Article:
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February 18, 2006

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Understanding Iran: A solution to the nuclear crisis?

Chris Forster and James Owen

To date, the conventional formula for addressing violators of the nuclear Non-Proliferation Treaty (NPT) has been unable to stop Iran claiming what it sees as its sovereign right. For policy to be effective, diplomatic tactics and ‘soft’ tools will need a psychological nuance to coax and cajole Iran out of its questionable nuclear research program. The short term focus of these efforts must be on fostering more transparency and cooperation, not fomenting revolution.

The roots of Iranian action lie partly in the legacy of Western meddling and the regional vulnerabilities of the country itself. A combination of the two, mixed with a nationalist pride characteristic of the Iranian mindset, has fashioned a siege-like mentality, a propensity for self-reliance and a psychological rationale for nuclear protection: deterrence over détente.

The successful tapping by President Ahmadinejad into popular notions of Iran’s regional and international status has provided him with the leeway to confront international opinion. Projecting Iran at home as a leading power and trumpeting its nuclear programme as symbols of modernity and independence has provided the Tehran government with widespread domestic support.

Policy-makers, however, cannot simply deal with Iran by distinguishing between the Islamic regime and the Iranian people, as proposed by President Bush in his State of the Union address. The relationship is complex. Intense national pride has paralleled public dissatisfaction with the government’s handling of domestic issues, leaving Iran poised between reform and reaction since the death of Khomeini. The former Supreme Leader’s ‘neither east nor west, only Islam’ vision no longer serves the aspirations of a well-educated people who are broadly sympathetic to Western culture and values.

To effect change in Iran’s posture, the powers behind Ahmadinejad need to believe that current policies are counter-productive and dangerous to their established position. This would drain away the support of influential people in government already wary of the President’s brinkmanship tactics. The aim in the short term, therefore, would be to bring about either a change in policy or in leadership, not to encourage revolution.

In the end, preventing Iran from going nuclear may be impossible, but persuading it to open up its research programme will be crucial to easing international tensions. This will require a psychological awareness in dealing with Iran that has hitherto been lacking.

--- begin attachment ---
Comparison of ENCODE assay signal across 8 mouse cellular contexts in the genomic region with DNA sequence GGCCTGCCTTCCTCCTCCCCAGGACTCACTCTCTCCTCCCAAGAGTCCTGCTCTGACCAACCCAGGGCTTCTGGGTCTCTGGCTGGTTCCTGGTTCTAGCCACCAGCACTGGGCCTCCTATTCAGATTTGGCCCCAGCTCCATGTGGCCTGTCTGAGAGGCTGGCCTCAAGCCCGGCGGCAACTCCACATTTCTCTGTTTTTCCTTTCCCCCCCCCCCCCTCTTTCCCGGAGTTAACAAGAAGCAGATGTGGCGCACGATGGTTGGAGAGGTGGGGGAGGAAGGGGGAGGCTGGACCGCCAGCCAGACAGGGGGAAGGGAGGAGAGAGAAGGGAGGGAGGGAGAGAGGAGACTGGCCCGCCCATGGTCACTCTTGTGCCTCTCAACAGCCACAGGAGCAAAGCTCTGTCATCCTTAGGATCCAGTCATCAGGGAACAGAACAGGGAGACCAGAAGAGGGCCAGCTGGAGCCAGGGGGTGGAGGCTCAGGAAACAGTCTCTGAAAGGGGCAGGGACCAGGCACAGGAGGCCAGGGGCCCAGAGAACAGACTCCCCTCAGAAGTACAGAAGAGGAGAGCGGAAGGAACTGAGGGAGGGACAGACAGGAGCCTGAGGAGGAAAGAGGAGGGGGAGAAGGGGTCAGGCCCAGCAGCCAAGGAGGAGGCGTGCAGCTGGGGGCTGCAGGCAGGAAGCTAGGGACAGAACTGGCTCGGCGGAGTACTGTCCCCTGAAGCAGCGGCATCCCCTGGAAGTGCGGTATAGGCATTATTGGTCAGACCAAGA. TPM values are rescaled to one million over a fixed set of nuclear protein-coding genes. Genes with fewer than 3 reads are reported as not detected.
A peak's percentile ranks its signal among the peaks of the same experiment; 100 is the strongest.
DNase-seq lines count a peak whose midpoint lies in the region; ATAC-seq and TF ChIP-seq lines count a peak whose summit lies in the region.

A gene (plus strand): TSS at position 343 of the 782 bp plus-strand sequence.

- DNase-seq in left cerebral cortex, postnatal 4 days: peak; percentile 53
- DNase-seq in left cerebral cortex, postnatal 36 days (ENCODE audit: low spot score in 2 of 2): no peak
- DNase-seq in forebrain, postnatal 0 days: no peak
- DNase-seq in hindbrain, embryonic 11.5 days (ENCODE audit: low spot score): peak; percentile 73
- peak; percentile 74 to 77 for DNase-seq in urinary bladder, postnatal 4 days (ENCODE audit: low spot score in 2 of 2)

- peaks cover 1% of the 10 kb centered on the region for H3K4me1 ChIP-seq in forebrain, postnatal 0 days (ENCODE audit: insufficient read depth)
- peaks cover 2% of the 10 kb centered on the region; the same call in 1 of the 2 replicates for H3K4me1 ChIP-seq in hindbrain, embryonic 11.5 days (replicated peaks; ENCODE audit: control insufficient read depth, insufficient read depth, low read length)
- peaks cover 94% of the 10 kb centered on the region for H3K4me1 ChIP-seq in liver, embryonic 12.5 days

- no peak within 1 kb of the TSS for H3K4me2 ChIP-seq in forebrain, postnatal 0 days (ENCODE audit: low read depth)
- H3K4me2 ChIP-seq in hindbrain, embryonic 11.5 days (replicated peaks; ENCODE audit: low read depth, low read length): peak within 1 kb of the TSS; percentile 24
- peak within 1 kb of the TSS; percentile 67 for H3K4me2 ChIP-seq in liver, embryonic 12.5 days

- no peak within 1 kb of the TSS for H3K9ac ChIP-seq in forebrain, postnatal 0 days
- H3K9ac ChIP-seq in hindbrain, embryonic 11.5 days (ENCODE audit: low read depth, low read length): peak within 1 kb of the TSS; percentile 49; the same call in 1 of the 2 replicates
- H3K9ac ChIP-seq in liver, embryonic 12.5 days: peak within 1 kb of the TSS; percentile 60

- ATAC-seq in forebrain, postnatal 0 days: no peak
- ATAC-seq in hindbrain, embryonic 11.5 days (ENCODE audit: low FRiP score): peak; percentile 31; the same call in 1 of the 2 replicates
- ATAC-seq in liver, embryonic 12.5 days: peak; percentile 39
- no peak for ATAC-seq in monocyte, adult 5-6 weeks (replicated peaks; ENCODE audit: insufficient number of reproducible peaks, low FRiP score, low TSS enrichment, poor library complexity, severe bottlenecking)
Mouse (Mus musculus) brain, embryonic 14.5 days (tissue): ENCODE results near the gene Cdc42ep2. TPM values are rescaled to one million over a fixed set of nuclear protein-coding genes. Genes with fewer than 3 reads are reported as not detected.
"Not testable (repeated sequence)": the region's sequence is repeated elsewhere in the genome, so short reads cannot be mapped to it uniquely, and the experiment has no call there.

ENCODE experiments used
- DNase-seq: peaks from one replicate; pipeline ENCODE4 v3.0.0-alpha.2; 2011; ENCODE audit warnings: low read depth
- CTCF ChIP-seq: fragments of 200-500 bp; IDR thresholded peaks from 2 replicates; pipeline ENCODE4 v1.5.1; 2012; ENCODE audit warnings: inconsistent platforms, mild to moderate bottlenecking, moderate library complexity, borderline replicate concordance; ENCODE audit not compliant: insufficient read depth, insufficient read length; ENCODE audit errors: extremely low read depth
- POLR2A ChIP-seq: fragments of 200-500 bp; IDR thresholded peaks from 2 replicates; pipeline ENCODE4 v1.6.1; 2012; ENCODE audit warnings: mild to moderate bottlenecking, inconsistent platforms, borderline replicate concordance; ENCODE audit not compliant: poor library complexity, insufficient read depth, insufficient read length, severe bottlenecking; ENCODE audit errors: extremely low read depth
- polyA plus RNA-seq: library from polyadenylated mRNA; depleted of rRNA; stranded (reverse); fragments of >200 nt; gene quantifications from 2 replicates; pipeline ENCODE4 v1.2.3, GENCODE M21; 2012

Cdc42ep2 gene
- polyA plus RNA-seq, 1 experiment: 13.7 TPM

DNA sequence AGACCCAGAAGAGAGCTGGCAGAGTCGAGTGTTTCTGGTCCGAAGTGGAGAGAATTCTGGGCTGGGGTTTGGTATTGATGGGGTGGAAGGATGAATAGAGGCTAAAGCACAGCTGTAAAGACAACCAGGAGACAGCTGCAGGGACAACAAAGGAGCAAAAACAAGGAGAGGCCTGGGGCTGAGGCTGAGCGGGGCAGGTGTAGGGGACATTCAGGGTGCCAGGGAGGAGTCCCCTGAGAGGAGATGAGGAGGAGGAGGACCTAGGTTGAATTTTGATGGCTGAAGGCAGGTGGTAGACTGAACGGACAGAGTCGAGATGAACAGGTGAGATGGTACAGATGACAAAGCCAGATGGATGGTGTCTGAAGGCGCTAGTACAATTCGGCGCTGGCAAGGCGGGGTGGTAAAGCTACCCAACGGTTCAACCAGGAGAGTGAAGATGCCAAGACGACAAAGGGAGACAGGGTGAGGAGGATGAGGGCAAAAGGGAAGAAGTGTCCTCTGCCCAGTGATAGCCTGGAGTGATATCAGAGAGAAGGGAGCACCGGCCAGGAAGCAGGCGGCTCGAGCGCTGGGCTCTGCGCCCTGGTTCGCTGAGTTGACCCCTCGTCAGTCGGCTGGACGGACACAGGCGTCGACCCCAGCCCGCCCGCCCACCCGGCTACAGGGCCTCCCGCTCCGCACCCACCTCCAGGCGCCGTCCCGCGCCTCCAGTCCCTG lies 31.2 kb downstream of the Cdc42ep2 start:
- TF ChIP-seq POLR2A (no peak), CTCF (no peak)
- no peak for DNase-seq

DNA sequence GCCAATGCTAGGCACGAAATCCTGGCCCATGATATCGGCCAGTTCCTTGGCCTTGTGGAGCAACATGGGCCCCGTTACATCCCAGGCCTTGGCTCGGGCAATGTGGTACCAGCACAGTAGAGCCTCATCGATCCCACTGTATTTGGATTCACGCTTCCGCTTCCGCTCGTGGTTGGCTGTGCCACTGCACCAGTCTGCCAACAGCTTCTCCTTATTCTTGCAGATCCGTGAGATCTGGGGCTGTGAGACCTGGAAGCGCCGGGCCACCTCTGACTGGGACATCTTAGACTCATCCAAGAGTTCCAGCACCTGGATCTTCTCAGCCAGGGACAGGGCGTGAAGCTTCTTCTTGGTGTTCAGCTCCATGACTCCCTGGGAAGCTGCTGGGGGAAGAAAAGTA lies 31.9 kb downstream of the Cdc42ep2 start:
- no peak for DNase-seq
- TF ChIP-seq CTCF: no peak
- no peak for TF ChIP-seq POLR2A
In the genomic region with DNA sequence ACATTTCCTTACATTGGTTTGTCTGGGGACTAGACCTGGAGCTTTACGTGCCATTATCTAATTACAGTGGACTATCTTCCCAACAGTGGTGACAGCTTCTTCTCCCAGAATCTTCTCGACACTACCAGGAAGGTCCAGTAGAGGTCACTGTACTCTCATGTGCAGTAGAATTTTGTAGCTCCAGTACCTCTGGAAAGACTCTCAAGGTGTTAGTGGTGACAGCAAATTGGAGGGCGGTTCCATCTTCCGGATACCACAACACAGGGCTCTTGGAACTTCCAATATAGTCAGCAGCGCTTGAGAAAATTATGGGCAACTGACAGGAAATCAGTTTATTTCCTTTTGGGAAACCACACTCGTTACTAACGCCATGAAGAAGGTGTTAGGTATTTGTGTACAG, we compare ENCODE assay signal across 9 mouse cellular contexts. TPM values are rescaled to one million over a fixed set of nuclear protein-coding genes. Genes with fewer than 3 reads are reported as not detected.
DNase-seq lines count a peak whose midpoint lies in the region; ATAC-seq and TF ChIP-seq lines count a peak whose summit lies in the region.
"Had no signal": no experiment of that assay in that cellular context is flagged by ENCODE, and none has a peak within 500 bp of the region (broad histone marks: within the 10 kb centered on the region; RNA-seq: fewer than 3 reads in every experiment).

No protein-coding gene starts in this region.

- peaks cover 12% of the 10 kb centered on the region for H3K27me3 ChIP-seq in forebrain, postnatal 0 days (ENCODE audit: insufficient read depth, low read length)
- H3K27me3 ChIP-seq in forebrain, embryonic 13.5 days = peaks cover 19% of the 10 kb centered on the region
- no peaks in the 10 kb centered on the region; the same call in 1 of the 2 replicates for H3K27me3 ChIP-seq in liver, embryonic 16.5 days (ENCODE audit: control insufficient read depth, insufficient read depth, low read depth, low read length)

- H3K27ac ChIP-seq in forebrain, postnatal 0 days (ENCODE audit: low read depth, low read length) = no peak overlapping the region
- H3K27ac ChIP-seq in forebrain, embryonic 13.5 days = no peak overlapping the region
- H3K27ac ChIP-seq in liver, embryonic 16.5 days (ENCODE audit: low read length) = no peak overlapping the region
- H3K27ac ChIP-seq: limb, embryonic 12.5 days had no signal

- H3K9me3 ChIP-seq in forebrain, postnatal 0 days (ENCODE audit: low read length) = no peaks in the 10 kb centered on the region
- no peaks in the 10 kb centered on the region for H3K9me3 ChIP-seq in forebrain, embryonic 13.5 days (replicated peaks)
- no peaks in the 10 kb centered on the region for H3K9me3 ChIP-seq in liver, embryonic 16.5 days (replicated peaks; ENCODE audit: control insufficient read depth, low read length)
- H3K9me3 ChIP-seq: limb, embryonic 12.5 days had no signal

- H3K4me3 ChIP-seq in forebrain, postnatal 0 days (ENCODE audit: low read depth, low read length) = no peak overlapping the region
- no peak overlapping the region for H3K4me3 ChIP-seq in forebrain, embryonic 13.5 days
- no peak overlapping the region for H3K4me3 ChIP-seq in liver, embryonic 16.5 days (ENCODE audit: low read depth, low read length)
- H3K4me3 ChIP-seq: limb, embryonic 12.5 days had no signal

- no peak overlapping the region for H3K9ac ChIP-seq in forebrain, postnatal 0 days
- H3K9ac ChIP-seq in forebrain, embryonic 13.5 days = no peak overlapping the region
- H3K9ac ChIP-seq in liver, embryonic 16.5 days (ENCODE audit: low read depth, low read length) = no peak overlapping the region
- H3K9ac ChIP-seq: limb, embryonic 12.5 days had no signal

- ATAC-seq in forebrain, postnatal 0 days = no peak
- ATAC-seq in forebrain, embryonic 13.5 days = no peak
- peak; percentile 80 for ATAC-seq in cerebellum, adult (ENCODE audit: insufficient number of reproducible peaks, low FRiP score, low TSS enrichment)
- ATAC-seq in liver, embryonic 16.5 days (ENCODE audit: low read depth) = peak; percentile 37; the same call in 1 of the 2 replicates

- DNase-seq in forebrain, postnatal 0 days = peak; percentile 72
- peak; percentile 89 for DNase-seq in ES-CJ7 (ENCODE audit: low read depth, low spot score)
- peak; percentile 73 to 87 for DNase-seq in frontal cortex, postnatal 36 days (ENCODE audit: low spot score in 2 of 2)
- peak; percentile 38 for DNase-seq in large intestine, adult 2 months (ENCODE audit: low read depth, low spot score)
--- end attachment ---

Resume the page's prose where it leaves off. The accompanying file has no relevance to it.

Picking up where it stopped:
The legacy of Western meddling is fresh in Iranian minds. This dates back to the nineteenth century when Iran was a pawn in the ‘Great Game’ between Russia and Britain. The country was occupied during the First World War and later invaded by a joint British-Soviet force in 1941. After the Second World War the Soviet refusal to withdraw from Iranian Azerbaijan was one of the first gambits of the Cold War. In 1953 a CIA-MI6 inspired coup toppled the government of Mohammed Mossadegh to install a pro-Western, yet authoritarian, regime under Mohammed Reza Shah. This cemented a US-Iranian strategic alliance that was to last until the 1979 Revolution.

Decisive historical events, such as the Constitutional Revolution of 1906, the overthrow of Mossadegh and the Islamic Revolution, had many causes but one common complaint: the interference of Western powers. The idea of historical injustice, warranted or not, affects the Iranian mindset and its perception of wider threats.

These wider security concerns are important elements in the current formulation of Iranian foreign policy. Iran is hemmed in by intersecting conflicts and transnational threats – a regional arc of crisis. It is the only non-Arab, Shi’a Islamist state in the Middle East. Flashpoints in Azerbaijan, Tajikistan, Afghanistan and Iraq threaten its security. A nuclear Russia resides to the north, holding together unstable southern regions. To its west an expanding EU may one day appear on its doorstep with Turkey’s accession, a country already mistrusted as a US ‘proxy’. East is a weak nuclear Pakistan clashing with India over Kashmir while trying to contain a large number of militant Sunni fundamentalists. To its south-west is the US army in Iraq, while a nuclear Israel has openly declared a first-strike policy against Iran. It is America’s pre-emptive strategy, however, which fuses counter-terrorism and counter-proliferation, which is the greatest threat. It brought the US to Kabul and Baghdad.

The policies of President Ahmadinejad’s government also have strong domestic origins. Since the death of Khomeini, Iran has oscillated between reform and radicalism and remains a society in an acute state of flux. Unemployment is high; seventy per cent of the population is under 30; student protests shook the regime in 1999, 2002 and 2003; NGOs are increasingly trying to promote social change. A quarter of a century of hardline politics has left most Iranians bored with ‘death chants’, disgusted by police and militia brutality and disgruntled at the lack of employment and prosperity. International polls from Pew and Zogby reveal that Iranians are extremely pro-American relative to many countries in the region. Large swathes of the middle-class and youth population subscribe enthusiastically to Western values and culture. Yet many Iranians are nationalist and overtly proud of their country. Its history, culture, power and status command great respect in the Middle East.

Ahmadinejad straddles this national dichotomy – supporting a manifestly anti-Western regime while simultaneously buying into the products and values of Western societies – by tapping into this sense of national pride. His rhetoric rallies the nation behind a government policy that is not of direct importance to individual Iranians. Growing the economy and creating jobs, providing security and opportunity for millions of Iranians are of greater urgency, but provide little public room for maneouvre when confronting the IAEA and United Nations Security Council. These firebrand tactics stoke up public support for an otherwise dangerous policy: pressing ahead with an ambiguous nuclear research programme despite international condemnation. With national backing, Ahmadinejad is more able to placate voices in government worried about his psychological game of brinkmanship with the EU, US and now Russia and China. The President of Iran is walking a fine line between overly aggravating reactions abroad and shoring up support at home, both in the streets and in the corridors of power.